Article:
Head of Luxury Goods Maker Kering Buys Majority Stake in Talent Agency CAA

In a deal that shows the ever-growing convergence of fashion and fame, François-Henri Pinault, the French billionaire and chief executive of the luxury goods company Kering, said on Thursday that his family office had bought a majority stake in one of Hollywood’s biggest talent agencies, Creative Artists Agency.

Mr. Pinault’s family office, Artémis, already has investments that include the auction house Christie’s and a stake in Puma. Like them, CAA will be managed separately from Kering, which owns such brands as Gucci, Saint Laurent and Balenciaga.

Talent — actors, singers, filmmakers — has become a uniquely powerful tool in selling products. Celebrities, be they actors, athletes or social media stars, give a brand direct access to legions of followers and are handsomely paid for that access. Fashion brands are increasingly racing to lock in relationships with the next big name.

“There’s no separation between fashion and entertainment anymore,” said Robert Burke, the eponymous founder of a luxury consultancy, calling the deal a “natural, if unprecedented, evolution.”

CAA’s clients include some of the biggest celebrities: Tom Hanks, Steven Spielberg and Zendaya — as well as Mr. Pinault’s wife, the actress Salma Hayek Pinault, who is often next to her husband in the front row of fashion shows, and who often wears Gucci and Balenciaga gowns on the red carpet.

The deal offers Artémis “increased diversity, both in terms of geographical footprint and business activities, to our other assets,” Mr. Pinault said in a statement. “CAA’s exceptional insight, relationships and access across key sectors, combined with their widely regarded level of collaboration and innovation, gives the company a formidable role in driving global opportunities.”

CAA has been led by the powerhouse team of Bryan Lourd, Kevin Huvane and Richard Lovett, and they will remain as chairmen, according to a news release about the deal. Mr. Lourd will be named chief executive when the deal closes.

Along with the appointment of the music producer Pharrell Williams as creative director of Louis Vuitton men’s wear, the CAA acquisition reflects just how important access to celebrity has become to the fashion world — and how important fashion is to celebrities. Especially during the actors’ strike, as commercial work with brands remains one of the few avenues of income and profile-raising that the union, SAG-AFTRA, approves.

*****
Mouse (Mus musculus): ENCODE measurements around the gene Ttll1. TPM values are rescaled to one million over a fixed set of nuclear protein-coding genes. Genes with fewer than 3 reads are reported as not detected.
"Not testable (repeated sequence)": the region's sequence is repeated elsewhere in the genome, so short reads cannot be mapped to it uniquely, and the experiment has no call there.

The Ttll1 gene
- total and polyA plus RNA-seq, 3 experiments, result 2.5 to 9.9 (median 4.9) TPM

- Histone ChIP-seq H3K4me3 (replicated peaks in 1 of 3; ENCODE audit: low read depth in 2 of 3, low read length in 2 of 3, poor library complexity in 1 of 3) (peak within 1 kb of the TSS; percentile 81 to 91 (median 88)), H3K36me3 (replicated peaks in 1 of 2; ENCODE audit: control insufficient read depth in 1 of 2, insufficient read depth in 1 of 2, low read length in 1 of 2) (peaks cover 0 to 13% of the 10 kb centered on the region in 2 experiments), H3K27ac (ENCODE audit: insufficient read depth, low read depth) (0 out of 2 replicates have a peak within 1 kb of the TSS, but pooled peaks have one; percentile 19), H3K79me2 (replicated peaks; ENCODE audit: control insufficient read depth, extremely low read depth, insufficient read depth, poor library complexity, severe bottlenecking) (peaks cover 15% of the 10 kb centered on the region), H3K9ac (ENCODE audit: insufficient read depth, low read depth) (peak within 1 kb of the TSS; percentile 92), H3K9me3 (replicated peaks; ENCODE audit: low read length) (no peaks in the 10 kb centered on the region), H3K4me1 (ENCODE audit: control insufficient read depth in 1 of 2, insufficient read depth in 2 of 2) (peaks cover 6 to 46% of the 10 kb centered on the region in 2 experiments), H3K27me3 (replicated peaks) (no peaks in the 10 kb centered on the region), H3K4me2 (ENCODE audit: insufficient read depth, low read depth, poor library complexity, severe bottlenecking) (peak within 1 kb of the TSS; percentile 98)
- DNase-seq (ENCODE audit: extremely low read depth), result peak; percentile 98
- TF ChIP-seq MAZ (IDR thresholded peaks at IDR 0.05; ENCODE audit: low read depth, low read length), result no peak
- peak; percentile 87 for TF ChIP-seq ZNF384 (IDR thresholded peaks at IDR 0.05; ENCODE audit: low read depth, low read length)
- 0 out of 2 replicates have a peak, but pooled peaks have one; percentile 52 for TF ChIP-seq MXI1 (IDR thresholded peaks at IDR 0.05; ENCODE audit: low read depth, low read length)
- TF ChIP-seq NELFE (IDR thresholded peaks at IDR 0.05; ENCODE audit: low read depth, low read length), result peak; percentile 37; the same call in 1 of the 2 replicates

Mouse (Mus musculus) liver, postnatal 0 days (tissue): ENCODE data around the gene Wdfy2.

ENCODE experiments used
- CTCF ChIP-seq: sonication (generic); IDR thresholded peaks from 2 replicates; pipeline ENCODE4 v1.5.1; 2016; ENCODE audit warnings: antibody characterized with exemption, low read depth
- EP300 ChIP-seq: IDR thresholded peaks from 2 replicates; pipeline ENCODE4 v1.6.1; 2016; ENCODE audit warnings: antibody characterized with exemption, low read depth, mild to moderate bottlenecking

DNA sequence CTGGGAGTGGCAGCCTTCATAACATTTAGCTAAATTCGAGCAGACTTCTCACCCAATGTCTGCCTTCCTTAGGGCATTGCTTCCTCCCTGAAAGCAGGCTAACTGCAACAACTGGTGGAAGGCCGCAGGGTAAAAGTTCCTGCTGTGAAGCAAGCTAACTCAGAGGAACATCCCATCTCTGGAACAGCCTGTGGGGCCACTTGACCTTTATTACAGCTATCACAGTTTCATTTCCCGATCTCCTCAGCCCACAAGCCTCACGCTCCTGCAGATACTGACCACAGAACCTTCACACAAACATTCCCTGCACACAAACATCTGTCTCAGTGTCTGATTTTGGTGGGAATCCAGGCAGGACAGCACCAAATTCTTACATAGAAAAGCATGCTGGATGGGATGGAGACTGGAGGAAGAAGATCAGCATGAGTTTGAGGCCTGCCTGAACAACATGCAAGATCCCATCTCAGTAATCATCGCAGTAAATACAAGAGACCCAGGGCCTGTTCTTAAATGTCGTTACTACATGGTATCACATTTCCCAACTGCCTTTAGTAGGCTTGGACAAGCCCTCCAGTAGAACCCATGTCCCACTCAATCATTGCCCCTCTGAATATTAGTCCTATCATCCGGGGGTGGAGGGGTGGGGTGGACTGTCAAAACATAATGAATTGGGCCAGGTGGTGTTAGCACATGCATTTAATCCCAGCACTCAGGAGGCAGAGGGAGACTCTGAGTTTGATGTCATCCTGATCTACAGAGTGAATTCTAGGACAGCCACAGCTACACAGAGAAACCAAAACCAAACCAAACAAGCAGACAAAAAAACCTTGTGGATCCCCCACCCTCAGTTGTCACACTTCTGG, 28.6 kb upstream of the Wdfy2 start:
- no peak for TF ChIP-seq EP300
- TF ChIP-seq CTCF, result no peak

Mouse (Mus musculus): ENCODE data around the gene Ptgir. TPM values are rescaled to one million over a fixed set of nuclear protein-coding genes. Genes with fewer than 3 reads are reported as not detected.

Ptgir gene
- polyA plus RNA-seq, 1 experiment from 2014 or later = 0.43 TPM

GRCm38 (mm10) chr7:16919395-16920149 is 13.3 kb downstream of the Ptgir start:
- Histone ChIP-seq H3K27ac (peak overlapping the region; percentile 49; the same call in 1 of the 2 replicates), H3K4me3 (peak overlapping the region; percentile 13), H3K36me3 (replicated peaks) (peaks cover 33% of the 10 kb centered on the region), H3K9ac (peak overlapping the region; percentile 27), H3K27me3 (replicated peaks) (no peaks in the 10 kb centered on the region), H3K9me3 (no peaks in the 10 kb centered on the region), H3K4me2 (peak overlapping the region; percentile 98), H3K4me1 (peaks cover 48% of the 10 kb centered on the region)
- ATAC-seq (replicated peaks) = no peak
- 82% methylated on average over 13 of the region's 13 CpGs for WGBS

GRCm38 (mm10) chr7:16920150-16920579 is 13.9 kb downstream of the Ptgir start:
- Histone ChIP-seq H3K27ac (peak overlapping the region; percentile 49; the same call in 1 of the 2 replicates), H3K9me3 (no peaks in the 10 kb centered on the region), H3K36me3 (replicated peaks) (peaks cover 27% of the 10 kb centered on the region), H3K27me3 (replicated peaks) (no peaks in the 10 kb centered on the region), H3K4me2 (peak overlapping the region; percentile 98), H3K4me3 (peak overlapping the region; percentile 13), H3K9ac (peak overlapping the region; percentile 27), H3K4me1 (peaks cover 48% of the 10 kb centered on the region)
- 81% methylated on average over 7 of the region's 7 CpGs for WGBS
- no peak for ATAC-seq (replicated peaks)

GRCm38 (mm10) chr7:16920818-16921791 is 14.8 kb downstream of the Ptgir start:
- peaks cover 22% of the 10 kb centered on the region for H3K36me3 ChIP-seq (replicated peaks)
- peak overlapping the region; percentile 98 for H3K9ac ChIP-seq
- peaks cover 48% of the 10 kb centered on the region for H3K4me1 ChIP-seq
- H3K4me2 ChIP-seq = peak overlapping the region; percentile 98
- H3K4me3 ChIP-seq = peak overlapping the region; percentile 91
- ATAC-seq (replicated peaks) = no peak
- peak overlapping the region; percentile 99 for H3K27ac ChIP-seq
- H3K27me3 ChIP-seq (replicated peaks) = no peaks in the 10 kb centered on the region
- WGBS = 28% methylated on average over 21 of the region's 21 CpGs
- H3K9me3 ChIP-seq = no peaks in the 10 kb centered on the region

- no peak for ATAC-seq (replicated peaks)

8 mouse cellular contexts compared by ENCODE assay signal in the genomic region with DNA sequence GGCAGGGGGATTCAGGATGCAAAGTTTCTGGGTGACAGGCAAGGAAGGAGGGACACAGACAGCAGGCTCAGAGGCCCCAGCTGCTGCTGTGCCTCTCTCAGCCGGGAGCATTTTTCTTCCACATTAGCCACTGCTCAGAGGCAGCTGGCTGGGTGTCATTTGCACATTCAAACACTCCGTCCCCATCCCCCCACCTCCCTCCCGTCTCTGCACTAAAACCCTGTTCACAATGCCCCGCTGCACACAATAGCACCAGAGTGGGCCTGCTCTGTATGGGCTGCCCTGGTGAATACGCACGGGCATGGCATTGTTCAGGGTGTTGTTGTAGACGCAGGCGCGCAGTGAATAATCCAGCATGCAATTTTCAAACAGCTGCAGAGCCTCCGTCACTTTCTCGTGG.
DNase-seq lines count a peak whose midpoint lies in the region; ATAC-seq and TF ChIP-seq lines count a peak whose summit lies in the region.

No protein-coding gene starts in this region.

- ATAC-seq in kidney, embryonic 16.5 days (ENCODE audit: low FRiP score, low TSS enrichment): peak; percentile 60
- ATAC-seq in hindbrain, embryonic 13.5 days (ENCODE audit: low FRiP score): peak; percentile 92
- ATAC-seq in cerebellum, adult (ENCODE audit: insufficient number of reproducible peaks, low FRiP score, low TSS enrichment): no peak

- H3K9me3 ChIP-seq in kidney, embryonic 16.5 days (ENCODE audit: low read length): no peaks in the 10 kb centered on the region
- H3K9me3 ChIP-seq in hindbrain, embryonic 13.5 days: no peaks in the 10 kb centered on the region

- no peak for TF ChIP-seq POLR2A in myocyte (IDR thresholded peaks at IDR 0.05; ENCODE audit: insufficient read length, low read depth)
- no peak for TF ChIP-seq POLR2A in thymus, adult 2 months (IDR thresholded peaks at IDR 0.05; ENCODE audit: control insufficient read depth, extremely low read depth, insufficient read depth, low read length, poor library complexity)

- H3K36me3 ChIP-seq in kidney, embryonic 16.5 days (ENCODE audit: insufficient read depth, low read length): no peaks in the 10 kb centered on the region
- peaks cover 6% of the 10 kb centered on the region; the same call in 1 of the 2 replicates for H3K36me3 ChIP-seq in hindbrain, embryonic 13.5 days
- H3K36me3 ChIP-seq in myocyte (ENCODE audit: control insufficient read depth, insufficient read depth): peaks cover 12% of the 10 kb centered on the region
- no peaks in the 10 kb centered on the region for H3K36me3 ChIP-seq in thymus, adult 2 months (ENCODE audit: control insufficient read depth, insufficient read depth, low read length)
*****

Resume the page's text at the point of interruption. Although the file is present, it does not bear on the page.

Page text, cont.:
In 2010, the private equity firm TPG took a 35 percent stake in CAA, then broadened its hold on the talent agency to 53 percent four years later. Artémis is acquiring that majority stake, according to the news release, though it did not specify the price.

The agency’s rivals, meanwhile, have raced to scale up to strengthen their negotiating power with streaming powerhouses like Amazon, Netflix and Apple.

United Talent Agency, which represents celebrities like Chris Pratt, Bad Bunny and Lizzo, bought the literary agency Fletcher & Company in January after acquiring the London-based Curtis Brown agency last year. The Endeavor Group, a CAA rival, acquired full control of the wrestling business Ultimate Fighting Championship in 2021 ahead of Endeavor’s initial public offering. This year, Endeavor struck a deal to merge UFC with World Wide Wrestling as part of a new company.

As these talent agencies grow — and further intertwine themselves with fashion — new questions may emerge about the nature of these relationships. Even if the new CAA is separate from Kering, for example, would LVMH, the world’s dominant luxury group, want to pay millions to celebrities to represent its brands when it knows that a percentage of that payment will enrich a company with a relationship to its competitor?

After all, “even if it’s managed separately, this offers enormous access to talent,” Mr. Burke said.

The CAA acquisition is the latest in a series of moves from Mr. Pinault. This year, Kering bought a 30 percent stake in Valentino, the Roman fashion brand and red carpet staple, with an option to acquire the whole thing by 2028. That deal followed the Kering purchase of Creed, the high-end fragrance brand, for $3.83 billion.

And Kering itself has also ventured into film. Saint Laurent became the first luxury fashion brand with a movie subsidiary when it introduced Saint Laurent Productions in April; its debut short, directed by Pedro Almodóvar, premiered at the Cannes Film Festival in May. (Kering became an official partner of the film festival in 2015.)

As to whether other luxury moguls might follow Mr. Pinault’s lead and look to acquire their own talent agency, Mr. Burke added, “I’m never surprised by anyone in fashion following someone else’s smart idea.”


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